Tons Of Skittles Found On An Icy Road, And That’s Not Even The Weirdest Part Of This Story
Hundreds of thousands of Skittles were spilled on a road in Wisconsin
We learned something new about cows today. Yesterday, we didn’t learn anything new about cows, and that was unfortunate. But today? We’ve got a solid +1 in the Cow Knowledge column.
On Tuesday night, a large box of Skittles fell apart in the back of a flatbed pickup truck and onto County Highway S (now S for Skittle) in Dodge County, Wisconsin. Hundreds of thousands of red Skittles covered the road. “There’s no little ‘S’ on them, but you can definitely smell, it’s a distinct Skittles smell,” Dodge County Sheriff Dale Schmidt said.
At first, police weren’t sure who was responsible for the spill because apparently when you spill half a million Skittles on the road you don’t stick around to see what happens next. Eventually, they found out that the person responsible was hauling the Skittles to a farm where they were to be fed to cattle. Yes, they feed Skittles to cattle. Did you know about this? Because we didn’t know about this.
Turns out it’s not uncommon for candy makers like Skittles to take candies rejected for packaging due to their poor grades and disjointed application essays and ship them off to be used as cow feed. It’s true — B-Team candy and unsold pastries serve as good, inexpensive sources of carbohydrates for cows, and, as John Waller, an animal studies professor at the University of Tennessee said in an article in Live Science, “It keeps fat material from going out in the landfill, and it’s a good way to get nutrients in these cattle. The alternative would be to put [the candy] in a landfill somewhere.”
They’re recycling, y’all. As far as we’re concerned, this is a victimless crime: cows get to eat Skittles; rejected Skittles get to serve a purpose in their short, defective lives; and we, the American people, are spared the indignity of having to eat low-quality Skittles. That’s what they call a win win win.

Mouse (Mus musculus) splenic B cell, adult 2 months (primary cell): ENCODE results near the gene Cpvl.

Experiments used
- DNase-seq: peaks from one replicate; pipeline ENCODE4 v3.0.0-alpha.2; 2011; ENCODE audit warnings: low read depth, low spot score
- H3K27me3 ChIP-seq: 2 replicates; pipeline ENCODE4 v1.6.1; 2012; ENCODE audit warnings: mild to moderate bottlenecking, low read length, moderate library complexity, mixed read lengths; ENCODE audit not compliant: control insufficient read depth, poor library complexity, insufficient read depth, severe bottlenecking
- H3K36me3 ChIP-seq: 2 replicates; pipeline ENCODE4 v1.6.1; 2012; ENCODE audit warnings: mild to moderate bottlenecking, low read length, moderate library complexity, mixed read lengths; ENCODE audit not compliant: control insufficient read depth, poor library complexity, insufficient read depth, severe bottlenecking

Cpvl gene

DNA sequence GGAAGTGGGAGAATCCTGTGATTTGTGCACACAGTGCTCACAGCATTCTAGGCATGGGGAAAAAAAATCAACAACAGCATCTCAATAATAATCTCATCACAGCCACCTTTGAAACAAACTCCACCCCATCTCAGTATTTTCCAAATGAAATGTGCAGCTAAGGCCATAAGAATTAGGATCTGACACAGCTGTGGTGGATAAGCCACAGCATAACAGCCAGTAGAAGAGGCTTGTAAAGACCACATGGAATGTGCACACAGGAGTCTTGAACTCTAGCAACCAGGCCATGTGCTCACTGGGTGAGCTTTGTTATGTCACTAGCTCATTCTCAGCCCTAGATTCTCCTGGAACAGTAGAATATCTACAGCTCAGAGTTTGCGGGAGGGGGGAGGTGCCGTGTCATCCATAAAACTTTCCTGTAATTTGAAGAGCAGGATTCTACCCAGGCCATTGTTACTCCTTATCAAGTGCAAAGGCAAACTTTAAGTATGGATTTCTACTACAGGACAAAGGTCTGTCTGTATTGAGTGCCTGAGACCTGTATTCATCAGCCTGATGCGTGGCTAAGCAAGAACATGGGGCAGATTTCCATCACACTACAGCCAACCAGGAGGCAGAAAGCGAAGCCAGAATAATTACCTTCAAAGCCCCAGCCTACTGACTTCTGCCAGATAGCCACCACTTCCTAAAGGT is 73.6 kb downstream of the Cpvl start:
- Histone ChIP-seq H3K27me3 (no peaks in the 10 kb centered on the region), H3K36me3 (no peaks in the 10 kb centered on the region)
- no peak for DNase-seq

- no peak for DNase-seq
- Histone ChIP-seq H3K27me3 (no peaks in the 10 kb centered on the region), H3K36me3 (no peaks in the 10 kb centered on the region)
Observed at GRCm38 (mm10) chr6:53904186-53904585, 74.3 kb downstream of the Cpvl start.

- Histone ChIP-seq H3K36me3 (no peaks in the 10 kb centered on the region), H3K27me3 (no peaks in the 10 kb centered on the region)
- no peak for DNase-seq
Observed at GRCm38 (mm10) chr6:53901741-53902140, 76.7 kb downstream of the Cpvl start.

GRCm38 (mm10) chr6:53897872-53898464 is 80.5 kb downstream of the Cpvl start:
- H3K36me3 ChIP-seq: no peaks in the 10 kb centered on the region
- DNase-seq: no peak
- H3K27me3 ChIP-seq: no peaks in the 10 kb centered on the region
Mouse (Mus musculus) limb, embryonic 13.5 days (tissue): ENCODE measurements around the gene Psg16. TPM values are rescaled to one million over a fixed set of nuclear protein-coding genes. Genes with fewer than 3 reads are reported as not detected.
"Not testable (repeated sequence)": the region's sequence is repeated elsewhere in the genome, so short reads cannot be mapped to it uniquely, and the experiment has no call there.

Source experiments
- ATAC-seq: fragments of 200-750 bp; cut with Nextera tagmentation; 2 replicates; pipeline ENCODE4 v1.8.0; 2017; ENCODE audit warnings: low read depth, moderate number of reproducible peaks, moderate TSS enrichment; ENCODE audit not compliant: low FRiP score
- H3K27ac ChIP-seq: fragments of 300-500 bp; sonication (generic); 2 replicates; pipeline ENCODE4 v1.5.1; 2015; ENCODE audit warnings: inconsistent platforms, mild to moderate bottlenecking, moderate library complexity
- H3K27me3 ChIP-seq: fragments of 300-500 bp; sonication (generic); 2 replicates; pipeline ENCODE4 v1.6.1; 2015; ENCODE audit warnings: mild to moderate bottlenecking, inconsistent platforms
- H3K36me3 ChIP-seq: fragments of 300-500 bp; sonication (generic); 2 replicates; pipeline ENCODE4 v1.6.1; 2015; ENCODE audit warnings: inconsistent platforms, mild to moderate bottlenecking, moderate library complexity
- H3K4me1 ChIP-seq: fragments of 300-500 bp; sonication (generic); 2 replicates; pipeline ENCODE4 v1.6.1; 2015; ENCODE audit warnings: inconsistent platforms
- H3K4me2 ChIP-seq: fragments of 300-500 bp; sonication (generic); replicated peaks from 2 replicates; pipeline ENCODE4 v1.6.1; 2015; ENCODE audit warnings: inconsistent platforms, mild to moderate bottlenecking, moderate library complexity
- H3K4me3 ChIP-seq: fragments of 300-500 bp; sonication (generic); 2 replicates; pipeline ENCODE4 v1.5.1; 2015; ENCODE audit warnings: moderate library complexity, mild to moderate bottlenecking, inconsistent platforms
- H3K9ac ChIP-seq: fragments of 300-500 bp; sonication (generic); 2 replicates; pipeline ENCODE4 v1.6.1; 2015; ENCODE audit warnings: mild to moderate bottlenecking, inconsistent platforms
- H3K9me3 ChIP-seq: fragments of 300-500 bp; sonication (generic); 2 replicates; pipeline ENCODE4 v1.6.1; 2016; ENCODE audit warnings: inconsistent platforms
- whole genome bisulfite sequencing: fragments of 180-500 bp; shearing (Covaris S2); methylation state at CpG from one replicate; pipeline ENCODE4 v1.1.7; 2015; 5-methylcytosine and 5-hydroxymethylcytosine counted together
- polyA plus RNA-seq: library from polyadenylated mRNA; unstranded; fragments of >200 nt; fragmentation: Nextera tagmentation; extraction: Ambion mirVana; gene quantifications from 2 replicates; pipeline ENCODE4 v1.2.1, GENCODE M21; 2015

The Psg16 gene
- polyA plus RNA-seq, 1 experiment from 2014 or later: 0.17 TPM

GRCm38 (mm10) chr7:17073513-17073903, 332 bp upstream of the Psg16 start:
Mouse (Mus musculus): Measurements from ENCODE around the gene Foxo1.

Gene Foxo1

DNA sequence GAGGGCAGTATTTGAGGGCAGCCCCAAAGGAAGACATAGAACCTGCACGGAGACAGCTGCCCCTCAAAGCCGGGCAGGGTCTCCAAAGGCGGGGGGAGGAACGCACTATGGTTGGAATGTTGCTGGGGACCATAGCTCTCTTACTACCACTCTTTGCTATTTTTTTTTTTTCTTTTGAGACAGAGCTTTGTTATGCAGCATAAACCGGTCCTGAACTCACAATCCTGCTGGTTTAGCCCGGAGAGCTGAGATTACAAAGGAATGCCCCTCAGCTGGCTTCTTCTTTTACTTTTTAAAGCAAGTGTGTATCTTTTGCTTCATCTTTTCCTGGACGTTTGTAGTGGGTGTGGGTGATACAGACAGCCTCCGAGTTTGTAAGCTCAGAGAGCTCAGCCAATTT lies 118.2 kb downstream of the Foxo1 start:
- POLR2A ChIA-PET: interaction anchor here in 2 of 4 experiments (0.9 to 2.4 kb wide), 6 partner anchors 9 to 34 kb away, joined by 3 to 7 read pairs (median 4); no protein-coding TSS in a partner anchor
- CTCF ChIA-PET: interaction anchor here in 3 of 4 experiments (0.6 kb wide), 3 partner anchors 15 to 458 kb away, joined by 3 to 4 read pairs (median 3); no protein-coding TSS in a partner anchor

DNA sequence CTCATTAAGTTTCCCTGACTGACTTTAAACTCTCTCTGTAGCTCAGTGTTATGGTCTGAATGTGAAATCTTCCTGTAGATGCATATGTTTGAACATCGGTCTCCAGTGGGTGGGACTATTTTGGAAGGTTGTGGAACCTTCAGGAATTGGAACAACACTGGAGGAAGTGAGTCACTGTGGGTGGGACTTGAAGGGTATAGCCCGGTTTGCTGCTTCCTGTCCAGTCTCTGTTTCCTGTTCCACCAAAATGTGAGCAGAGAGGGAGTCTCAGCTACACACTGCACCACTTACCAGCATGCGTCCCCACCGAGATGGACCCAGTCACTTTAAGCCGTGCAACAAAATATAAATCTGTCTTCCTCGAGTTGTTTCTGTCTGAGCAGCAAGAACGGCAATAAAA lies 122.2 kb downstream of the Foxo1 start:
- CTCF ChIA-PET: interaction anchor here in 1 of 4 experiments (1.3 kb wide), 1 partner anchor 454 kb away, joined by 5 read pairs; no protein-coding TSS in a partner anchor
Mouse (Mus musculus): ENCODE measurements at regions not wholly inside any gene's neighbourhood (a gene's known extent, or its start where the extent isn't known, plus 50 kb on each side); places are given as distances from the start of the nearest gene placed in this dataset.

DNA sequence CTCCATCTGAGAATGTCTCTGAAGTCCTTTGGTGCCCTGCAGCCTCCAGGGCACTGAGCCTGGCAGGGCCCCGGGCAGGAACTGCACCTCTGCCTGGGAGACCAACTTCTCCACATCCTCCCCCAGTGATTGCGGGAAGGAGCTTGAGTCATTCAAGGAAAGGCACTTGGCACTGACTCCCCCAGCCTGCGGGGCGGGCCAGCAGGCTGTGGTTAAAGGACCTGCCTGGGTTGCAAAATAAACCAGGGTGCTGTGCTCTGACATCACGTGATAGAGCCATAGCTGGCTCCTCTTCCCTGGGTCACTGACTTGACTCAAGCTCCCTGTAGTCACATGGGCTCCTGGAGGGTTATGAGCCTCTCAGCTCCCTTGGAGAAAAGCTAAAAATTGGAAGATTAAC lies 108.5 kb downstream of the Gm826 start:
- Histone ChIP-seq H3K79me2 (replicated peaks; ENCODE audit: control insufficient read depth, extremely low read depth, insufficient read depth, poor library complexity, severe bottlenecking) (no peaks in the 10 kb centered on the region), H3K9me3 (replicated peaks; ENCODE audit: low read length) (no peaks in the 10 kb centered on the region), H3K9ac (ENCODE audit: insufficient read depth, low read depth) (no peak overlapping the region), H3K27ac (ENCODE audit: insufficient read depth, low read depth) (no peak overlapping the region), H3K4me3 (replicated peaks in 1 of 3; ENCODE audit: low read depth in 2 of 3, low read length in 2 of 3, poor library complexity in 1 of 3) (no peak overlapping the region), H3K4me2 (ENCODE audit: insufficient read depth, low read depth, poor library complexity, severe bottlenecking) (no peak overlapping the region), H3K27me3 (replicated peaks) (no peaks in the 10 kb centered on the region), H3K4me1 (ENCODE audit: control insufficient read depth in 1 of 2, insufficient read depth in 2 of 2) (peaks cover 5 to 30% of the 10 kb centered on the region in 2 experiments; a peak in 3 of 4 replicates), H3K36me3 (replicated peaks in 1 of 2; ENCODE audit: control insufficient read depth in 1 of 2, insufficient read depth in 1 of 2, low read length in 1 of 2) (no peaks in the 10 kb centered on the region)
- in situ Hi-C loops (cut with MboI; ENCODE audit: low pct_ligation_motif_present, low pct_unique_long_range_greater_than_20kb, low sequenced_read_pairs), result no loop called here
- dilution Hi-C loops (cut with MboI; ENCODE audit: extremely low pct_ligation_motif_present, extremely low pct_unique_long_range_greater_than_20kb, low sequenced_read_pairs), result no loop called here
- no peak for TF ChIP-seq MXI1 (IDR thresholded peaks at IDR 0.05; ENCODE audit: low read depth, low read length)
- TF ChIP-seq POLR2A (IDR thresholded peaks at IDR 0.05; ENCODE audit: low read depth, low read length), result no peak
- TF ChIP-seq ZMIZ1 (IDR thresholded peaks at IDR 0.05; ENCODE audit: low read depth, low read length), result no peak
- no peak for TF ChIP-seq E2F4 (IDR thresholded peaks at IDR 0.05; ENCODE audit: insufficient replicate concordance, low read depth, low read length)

As you can imagine, however, there are some people out there who are not happy about this situation. And they made their feelings known on the Dodge County Sheriff’s Facebook page. These three comments sum up the majority of them:
“Absoulety [sic] gross! Why are we ok with feeding cows Skittles to fatten them up. Know where your meat comes from people. I hope you’re all learned [sic] something from this.”
“if anything would make quit eating beef, it’d be knowing that they are eating skittles or twinkies or anything artificial really, smh”
“What about all the red Dye??”
We asked local cow Buttercup if she had any thoughts on these questions she’d be willing to share. She stopped eating a delicious mixture of sawdust and chicken shit and took a moment to ponder them. “Well,” she said, pausing to take a sip of her own urine, “scientists say that as long as we’re getting a well-rounded diet, then where our carbs come from doesn’t make much of a difference. Now if you’ll excuse me, I need to head out the field and chew regurgitated food for the next 8 hours.”
Buttercup has a point. Perhaps stressing out about cows eating Skittles isn’t the best use of our time.
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